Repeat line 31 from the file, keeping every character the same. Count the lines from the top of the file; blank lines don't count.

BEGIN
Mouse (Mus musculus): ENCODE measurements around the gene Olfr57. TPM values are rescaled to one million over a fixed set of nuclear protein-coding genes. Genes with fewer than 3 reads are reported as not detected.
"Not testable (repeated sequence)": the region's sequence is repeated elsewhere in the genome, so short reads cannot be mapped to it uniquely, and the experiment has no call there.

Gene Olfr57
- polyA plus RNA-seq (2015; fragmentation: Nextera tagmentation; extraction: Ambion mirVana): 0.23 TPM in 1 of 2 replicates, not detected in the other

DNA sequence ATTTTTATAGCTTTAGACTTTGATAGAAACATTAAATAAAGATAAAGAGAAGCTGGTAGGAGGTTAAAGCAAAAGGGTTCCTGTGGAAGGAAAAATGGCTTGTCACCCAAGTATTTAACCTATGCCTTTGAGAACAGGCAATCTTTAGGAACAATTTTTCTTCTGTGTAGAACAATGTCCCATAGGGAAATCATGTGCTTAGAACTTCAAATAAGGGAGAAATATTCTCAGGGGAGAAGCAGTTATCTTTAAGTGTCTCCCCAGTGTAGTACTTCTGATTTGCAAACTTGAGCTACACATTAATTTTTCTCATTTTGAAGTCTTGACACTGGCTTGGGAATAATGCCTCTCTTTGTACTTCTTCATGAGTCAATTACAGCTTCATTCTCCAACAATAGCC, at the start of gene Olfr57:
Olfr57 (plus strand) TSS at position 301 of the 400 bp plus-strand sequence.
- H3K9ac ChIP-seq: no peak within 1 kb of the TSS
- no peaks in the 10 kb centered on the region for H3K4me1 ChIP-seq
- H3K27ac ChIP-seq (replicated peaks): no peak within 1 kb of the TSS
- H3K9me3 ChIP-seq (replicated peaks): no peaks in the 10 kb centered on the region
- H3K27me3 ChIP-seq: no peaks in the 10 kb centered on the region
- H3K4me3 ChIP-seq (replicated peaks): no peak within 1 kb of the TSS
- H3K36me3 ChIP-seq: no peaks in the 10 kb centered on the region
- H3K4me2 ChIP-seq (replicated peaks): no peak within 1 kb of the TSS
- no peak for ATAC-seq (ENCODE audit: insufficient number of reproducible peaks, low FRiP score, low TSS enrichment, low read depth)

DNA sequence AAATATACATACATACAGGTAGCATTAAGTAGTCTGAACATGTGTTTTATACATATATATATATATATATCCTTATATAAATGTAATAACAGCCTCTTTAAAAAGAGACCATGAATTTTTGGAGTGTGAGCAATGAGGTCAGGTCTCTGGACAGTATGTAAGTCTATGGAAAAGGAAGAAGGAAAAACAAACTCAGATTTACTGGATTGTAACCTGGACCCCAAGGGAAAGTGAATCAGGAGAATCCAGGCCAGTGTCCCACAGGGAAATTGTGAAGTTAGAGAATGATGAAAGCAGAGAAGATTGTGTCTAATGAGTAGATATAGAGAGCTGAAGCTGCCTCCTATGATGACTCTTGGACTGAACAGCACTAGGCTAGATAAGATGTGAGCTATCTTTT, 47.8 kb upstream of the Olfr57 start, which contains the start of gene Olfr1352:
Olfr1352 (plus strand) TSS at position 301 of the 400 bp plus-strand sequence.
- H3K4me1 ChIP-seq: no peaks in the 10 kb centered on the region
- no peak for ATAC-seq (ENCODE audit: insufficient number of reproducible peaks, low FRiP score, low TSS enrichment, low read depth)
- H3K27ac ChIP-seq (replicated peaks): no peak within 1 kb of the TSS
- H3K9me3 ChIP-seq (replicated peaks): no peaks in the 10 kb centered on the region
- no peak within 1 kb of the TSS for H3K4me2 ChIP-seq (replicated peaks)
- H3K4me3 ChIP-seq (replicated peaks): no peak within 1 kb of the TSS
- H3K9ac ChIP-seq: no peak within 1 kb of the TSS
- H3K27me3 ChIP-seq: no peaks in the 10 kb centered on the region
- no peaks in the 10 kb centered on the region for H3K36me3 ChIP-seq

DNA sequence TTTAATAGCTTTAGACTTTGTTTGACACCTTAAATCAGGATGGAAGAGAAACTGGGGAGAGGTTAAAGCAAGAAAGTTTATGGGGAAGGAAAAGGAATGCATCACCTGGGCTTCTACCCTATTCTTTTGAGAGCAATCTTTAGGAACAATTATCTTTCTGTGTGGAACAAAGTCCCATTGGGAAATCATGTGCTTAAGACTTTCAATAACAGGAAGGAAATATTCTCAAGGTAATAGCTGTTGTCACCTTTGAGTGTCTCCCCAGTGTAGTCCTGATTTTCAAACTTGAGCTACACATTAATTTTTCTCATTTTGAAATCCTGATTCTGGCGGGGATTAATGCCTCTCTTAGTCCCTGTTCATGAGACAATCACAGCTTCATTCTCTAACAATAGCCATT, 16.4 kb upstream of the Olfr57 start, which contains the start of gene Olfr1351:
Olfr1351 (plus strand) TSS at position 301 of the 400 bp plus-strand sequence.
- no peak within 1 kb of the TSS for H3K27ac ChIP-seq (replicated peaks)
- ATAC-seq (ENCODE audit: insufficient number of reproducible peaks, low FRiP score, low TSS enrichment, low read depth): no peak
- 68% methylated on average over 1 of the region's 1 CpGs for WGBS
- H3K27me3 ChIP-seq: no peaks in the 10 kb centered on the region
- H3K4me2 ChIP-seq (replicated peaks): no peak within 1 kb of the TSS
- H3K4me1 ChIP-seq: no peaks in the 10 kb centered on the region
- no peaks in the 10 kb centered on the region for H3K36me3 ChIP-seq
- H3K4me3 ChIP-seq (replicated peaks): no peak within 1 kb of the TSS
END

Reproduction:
- 68% methylated on average over 1 of the region's 1 CpGs for WGBS